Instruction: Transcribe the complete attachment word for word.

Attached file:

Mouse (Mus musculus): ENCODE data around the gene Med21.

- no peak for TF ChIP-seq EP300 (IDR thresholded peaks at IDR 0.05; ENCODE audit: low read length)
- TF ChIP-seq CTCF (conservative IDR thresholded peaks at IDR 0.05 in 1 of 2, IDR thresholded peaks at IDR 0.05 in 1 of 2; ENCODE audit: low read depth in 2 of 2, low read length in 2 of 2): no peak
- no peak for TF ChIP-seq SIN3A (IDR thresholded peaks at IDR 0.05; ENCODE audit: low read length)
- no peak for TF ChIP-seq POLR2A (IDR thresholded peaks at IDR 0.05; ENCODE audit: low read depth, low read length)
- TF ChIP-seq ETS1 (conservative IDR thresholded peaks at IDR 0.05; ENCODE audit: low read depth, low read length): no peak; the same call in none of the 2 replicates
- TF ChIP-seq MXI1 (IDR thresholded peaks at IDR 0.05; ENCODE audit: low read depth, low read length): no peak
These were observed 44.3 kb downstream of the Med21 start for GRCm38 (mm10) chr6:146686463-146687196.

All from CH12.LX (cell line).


Mouse (Mus musculus): ENCODE data around the gene Med21.

- no peak for TF ChIP-seq EP300 (IDR thresholded peaks at IDR 0.05; ENCODE audit: low read length)
- TF ChIP-seq CTCF (conservative IDR thresholded peaks at IDR 0.05 in 1 of 2, IDR thresholded peaks at IDR 0.05 in 1 of 2; ENCODE audit: low read depth in 2 of 2, low read length in 2 of 2): no peak
- no peak for TF ChIP-seq SIN3A (IDR thresholded peaks at IDR 0.05; ENCODE audit: low read length)
- no peak for TF ChIP-seq POLR2A (IDR thresholded peaks at IDR 0.05; ENCODE audit: low read depth, low read length)
- TF ChIP-seq ETS1 (conservative IDR thresholded peaks at IDR 0.05; ENCODE audit: low read depth, low read length): no peak; the same call in none of the 2 replicates
- TF ChIP-seq MXI1 (IDR thresholded peaks at IDR 0.05; ENCODE audit: low read depth, low read length): no peak
These were observed 44.3 kb downstream of the Med21 start for GRCm38 (mm10) chr6:146686463-146687196.

All from CH12.LX (cell line).